Stressed Thinking about the Tests? Liar, of course you are

Market participants are starved for anything of substance. This morning’s Euro-zone composite PMI (56.7) could be the first of many interesting appetizers. Proof perhaps that the region may be ‘evading the threat of a double-dip apparently facing the US and UK’. The headline print suggests that the region is on course for 2nd Q gains of +0.8%. The market will take that after the +0.2% in the 1st Q. The increase reflects rises in both the manufacturing and services indices, proof that the export-led recovery is broadening into the domestic economy. However, the bubble busters’ are telling us that the index has ‘tended to over-predict the official GDP figures in recent quarters’. Secondly and disproportionately, the headline print was again driven by a sharp rise in the German PMI (highest level in three years). Finally, more importantly, ‘fiscal tightening in large parts of the region has yet to be felt’. Nowadays’ it’s not possible to bask in the glory for a moment without someone trying to blindside you. With such underlying negativity on a positive print, one can only be but stressed about ‘the’ tests!

The US$ is weaker in the O/N trading session. Currently it is lower against 13 of the 16 most actively traded currencies in a ‘whippy’ trading range.

Forex heatmap

Bernanke’s prepared Congressional comments were a disappointment to the market. In a nut shell, their take was that helicopter Ben was more concerned about ‘draining liquidity’ as opposed to providing further stimulus. Basically, investors and dealers took Ben’s statements as being too ‘hawkish’ in a climate of unconvincing recovery. The Fed remains prepared ‘to act as needed to aid growth, even as they get ready to eventually raise interest rates from almost zero and shrink a record balance sheet’. Importantly, he did not elaborate on the steps that policy makers might take to increase monetary stimulus in a bid to keep the economy growing and reduce the unemployment rate. He believes that the current policy is ‘already quite simulative’ and added that they do ‘have options, but they are going to be unconventional options’. Ben reinforced that they are not going to make any significant changes in the near term. The market is again back to focusing on regional growth, any excuse to sell the dollar.

The USD$ is lower against the EUR +0.33%, GBP +0.25%, CHF +0.68% and JPY +0.57%. The commodity currencies are stronger this morning, CAD +0.28% and AUD +0.30%. Yesterday, Canadian headline wholesale trade declined -0.1% in May, on the heels of a revised decline of -0.2% the previous month. Digging deeper, there was a notably sharp decline of -29.5% in the agricultural sub-sector. This happened to offset the collective gains in all of the other sub-sectors. It’s also worth noting that inventories expanded for the third time in the past four months (+1.7%-biggest increase in 2.5-years). The headline may have been somewhat bearish, but, the details say otherwise. The data did not prevent the loonie from rallying to a new weekly high. Stronger commodity prices and a widening interest rate differential with its largest trading partner has longer term bulls adding to their positions, especially since the dollar stalled after its over extended rally above the 1.0500 print earlier in the week. This week’s Canadian retail sales and inflation data combined with today’s BOC MPC report should provide some fireworks. The expected BOC rate hike was followed by a somewhat dovish communiqué. According to Carney ‘the global economic recovery is proceeding, but, is not yet self-sustaining’. This week’s 25bp hike will ‘leave considerable monetary stimulus in place’, with both the core and total inflation to advance at about a +2% annual rate through 2012 (within their target zone). Some will argue that with signs of a significant slowdown underway in the US, it’s possible that the BOC may be persuaded to move back to the sidelines on the Sept. go-around. Carney has given himself the latitude to step back and assess global growth for the 3rd Q. The market will take time out and digest tomorrows Euro-zone’s stress tests before ‘throwing all in’.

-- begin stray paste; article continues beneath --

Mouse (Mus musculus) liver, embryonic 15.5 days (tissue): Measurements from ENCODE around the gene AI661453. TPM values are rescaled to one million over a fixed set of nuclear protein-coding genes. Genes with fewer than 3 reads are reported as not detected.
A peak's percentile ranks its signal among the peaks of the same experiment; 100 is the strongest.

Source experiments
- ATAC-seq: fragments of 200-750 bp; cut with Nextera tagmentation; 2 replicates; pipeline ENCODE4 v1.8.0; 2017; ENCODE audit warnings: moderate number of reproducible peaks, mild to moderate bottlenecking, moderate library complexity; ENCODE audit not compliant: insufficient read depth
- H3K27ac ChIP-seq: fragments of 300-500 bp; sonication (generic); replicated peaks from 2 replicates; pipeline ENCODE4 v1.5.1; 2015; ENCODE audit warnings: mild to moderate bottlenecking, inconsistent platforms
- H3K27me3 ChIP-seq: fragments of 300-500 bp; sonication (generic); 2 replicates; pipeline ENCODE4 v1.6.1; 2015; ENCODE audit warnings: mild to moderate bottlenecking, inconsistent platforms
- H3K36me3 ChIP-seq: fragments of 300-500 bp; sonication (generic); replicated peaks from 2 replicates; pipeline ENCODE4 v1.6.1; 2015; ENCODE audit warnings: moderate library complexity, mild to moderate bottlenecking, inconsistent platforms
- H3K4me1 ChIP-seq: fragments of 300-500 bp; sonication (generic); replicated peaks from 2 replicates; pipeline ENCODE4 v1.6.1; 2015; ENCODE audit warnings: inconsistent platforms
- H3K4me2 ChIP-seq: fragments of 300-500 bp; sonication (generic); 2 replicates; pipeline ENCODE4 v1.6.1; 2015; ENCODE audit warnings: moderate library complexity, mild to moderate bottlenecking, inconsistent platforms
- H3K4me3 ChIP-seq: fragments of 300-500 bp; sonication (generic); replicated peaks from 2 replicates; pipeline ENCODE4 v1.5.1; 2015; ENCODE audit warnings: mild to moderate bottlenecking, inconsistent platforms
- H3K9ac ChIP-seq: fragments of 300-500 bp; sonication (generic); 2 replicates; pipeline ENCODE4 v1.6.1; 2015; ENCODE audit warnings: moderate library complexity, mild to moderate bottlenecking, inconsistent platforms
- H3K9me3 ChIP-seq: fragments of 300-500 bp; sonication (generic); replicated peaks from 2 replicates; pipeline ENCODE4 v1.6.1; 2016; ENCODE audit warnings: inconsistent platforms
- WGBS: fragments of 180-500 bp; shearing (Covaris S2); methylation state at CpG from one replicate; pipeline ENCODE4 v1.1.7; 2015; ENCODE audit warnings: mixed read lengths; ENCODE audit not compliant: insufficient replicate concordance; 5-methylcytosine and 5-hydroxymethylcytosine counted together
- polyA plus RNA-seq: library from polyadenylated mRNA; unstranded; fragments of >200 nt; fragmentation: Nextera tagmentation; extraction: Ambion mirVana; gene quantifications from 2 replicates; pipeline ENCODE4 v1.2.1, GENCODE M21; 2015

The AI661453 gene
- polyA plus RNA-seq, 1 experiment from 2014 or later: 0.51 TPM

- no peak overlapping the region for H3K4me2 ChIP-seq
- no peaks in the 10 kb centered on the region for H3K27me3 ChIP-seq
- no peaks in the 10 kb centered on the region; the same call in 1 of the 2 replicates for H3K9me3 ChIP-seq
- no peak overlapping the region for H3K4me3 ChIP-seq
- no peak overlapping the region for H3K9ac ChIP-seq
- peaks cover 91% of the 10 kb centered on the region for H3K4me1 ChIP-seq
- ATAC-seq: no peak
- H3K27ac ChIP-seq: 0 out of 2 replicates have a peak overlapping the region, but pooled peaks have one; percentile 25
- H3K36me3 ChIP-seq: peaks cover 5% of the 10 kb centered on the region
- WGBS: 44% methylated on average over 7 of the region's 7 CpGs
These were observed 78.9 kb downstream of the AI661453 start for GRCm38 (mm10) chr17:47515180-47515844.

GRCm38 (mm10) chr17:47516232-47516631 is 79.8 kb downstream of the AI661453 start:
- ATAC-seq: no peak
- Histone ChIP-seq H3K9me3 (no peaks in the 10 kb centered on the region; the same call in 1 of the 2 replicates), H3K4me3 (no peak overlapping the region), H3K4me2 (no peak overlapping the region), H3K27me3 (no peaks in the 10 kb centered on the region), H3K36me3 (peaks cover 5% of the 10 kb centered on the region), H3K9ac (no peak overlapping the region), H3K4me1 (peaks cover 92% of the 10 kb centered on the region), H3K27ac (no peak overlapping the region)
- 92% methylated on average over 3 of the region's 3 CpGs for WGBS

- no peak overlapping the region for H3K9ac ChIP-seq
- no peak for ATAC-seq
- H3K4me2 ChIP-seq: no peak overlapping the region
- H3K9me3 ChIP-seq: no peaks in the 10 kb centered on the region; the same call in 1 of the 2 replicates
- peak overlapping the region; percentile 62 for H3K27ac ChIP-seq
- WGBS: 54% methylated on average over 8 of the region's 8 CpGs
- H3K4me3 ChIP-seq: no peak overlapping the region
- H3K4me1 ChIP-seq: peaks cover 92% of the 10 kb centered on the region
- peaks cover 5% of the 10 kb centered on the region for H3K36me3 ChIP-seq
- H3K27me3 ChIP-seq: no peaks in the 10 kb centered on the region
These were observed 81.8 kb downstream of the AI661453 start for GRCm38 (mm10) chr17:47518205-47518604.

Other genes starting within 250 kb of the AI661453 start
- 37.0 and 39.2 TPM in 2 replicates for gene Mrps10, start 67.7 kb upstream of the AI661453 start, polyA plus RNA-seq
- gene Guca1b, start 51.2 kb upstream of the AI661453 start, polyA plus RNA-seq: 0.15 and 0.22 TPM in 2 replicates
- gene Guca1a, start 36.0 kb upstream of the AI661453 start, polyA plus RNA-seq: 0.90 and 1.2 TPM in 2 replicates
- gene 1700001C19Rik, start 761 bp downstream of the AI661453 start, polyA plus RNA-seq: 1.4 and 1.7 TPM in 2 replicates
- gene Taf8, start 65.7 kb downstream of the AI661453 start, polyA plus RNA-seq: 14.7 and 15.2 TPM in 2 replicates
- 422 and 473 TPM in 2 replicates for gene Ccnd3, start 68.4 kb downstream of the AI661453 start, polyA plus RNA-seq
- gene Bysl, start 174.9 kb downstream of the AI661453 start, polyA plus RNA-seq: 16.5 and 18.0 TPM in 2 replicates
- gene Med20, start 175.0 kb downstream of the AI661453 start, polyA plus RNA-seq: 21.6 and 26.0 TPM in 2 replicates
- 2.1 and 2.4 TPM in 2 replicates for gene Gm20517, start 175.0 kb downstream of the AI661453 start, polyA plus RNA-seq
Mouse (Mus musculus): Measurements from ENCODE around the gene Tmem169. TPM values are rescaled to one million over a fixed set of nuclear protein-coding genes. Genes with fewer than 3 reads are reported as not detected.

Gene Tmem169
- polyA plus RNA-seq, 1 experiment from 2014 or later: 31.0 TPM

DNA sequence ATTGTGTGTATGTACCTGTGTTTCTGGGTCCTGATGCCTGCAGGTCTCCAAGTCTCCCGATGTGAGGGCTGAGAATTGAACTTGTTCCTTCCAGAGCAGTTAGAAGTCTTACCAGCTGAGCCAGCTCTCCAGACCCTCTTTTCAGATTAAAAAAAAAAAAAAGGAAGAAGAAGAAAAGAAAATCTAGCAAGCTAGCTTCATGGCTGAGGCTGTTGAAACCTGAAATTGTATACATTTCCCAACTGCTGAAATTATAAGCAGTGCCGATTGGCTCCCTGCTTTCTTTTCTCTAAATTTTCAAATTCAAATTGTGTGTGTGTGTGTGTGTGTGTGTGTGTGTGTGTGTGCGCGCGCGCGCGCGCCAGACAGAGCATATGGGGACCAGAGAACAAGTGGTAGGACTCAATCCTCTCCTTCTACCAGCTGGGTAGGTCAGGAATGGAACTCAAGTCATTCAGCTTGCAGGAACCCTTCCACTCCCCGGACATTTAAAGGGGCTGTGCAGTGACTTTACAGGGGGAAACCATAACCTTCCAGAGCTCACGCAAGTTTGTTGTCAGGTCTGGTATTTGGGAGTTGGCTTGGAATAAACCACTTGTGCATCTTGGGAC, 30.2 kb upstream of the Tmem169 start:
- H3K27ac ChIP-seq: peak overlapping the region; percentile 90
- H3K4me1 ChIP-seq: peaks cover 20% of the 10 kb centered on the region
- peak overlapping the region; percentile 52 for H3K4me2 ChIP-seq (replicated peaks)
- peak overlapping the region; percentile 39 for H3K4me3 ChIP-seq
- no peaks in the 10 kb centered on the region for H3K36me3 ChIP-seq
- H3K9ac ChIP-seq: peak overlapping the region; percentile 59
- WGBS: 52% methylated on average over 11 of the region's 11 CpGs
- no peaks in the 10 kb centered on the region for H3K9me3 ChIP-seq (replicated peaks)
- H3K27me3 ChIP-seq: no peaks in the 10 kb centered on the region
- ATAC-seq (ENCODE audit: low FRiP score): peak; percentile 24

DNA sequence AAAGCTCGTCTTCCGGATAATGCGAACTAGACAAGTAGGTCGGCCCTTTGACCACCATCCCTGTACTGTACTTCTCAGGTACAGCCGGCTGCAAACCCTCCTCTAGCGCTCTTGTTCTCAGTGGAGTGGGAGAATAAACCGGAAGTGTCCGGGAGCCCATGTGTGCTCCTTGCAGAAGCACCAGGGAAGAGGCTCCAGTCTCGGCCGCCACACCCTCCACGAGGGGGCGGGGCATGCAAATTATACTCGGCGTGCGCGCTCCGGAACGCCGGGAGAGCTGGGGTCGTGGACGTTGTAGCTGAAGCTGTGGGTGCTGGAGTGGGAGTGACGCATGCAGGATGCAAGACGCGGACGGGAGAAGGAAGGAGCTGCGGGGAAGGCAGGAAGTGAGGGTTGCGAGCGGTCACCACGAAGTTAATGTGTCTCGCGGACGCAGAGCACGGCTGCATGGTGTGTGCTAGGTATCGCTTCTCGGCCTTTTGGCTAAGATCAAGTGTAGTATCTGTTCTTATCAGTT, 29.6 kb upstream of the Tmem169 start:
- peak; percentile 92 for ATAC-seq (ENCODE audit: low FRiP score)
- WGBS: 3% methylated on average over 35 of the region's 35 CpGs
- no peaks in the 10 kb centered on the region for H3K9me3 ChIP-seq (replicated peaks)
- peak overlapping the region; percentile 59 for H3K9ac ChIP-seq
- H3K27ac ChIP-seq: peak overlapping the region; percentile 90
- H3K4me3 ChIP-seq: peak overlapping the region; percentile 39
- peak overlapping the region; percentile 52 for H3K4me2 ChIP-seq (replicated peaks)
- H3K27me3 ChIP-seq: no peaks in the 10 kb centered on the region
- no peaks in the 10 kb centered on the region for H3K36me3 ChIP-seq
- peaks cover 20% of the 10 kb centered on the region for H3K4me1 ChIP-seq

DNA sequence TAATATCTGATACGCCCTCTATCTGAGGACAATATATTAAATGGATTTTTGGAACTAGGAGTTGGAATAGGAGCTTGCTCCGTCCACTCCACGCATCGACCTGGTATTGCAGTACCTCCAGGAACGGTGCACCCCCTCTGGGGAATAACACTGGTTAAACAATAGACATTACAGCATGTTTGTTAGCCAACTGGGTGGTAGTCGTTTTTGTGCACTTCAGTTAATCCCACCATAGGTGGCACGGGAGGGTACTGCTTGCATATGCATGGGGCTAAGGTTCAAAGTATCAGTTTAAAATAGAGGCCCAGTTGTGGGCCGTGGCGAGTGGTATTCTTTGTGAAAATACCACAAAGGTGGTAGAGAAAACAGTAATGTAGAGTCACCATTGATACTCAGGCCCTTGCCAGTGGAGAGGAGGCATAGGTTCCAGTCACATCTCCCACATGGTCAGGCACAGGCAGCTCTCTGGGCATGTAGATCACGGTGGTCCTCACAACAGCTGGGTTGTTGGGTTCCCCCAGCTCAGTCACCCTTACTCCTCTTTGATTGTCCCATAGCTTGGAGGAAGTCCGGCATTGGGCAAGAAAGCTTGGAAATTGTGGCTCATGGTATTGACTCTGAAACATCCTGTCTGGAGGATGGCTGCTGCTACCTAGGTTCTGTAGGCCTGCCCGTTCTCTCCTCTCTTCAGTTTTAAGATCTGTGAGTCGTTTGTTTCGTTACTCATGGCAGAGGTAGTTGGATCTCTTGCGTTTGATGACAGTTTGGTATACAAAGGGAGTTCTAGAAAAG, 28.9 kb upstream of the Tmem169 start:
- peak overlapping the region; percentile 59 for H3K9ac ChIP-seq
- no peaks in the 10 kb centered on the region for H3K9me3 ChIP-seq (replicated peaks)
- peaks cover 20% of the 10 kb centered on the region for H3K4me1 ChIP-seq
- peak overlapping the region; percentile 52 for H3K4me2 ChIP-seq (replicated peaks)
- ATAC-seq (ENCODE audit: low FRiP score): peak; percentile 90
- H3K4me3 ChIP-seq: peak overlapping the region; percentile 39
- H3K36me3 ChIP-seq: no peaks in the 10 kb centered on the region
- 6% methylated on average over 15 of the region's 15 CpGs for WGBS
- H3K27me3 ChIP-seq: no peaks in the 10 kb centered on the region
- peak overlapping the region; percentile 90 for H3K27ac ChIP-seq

The AUD is finding it difficult to maintain traction after earlier falling vs. all its major trading partners after Bernanke said that the US economic outlook remains ‘unusually uncertain’ damping demand for higher-yielding growth currencies. Also taking the shine of the currency was watching the Australian business confidence index dropping in the 2nd Q to 3 points from 17. Against the JPY, the currency is struggling on speculation that the slowing global economy will deter the RBA from raising interest rates next month. Fundamental analysts believe it would take another rate hike for the currency to trade again in the 90’s and technically it’s a sell on approaching these levels. Already this week, the minutes of the RBA’s July meeting showed that policy makers plan to use the results of EU bank stress tests and local inflation figures to decide whether to resume the most aggressive round of interest-rate increases. Governor Steven’s indicated that the election, called by PM Gillard, would not impact the Aug. 3 interest-rate decision and that the medium-term picture for Australia is ‘fairly positive’. Policy makers are ‘reinstating their view that domestic growth will be about trend’ and are ‘not alarmed by the global demand backdrop’. In retrospect, policy makers remain ‘very upbeat’. Because of equities actions, the market is a cautious buyer on pullbacks, wary that the recent strong rally technically may be overdone (0.8838).